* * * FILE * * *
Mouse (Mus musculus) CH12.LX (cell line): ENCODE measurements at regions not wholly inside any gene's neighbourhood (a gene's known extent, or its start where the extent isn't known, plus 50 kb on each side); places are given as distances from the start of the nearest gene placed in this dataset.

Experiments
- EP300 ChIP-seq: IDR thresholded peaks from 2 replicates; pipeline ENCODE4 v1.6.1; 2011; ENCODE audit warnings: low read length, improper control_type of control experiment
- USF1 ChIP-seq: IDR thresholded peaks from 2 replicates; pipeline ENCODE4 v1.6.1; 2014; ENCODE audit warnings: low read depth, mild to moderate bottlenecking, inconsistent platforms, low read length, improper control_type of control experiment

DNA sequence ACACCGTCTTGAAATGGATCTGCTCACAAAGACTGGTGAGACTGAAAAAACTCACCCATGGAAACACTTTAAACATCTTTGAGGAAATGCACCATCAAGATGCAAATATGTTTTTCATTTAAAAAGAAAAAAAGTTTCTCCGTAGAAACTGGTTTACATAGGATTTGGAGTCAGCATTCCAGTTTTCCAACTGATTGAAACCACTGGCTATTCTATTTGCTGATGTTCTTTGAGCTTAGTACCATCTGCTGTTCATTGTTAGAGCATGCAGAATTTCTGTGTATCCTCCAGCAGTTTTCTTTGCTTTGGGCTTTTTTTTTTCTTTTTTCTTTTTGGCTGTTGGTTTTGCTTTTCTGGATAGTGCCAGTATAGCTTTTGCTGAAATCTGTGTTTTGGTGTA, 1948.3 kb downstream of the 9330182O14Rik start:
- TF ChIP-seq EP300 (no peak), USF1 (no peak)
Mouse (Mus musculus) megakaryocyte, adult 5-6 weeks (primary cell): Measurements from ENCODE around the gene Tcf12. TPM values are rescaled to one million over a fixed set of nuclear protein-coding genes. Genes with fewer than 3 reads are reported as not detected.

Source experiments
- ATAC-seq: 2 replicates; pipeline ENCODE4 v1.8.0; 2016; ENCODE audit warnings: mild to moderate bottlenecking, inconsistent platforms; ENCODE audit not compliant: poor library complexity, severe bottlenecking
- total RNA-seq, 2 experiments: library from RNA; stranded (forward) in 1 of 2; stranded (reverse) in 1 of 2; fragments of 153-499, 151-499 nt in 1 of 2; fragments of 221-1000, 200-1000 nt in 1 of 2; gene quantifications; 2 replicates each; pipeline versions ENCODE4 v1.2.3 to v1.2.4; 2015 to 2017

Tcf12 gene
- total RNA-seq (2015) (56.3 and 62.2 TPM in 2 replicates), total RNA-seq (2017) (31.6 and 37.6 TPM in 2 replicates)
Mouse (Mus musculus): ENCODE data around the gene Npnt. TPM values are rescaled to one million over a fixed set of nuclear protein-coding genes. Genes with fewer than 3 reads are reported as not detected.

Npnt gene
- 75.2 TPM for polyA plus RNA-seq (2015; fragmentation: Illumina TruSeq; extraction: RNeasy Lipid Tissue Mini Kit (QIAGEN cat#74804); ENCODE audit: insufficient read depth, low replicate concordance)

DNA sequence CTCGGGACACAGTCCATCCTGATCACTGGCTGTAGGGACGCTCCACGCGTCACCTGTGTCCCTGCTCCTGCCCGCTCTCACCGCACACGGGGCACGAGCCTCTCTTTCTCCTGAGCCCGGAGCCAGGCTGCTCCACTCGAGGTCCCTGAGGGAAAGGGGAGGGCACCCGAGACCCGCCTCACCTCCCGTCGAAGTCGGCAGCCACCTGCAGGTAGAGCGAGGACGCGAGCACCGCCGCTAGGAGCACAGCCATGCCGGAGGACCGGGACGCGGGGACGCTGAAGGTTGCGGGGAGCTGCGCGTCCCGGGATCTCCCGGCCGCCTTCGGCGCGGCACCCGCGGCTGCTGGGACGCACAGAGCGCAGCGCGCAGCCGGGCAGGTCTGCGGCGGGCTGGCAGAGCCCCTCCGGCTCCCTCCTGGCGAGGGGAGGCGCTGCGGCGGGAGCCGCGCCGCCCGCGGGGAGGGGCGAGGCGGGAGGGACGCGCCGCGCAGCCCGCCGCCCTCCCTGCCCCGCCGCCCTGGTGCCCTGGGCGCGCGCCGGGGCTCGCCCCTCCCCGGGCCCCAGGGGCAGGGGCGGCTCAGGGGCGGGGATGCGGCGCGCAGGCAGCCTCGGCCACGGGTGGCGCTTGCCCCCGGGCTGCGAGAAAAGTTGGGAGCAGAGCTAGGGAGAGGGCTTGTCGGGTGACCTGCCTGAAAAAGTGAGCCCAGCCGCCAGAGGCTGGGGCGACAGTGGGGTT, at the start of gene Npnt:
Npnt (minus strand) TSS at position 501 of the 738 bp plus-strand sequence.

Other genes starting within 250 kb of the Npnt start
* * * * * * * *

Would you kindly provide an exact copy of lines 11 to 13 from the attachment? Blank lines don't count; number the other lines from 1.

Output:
Tcf12 gene
- total RNA-seq (2015) (56.3 and 62.2 TPM in 2 replicates), total RNA-seq (2017) (31.6 and 37.6 TPM in 2 replicates)
Mouse (Mus musculus): ENCODE data around the gene Npnt. TPM values are rescaled to one million over a fixed set of nuclear protein-coding genes. Genes with fewer than 3 reads are reported as not detected.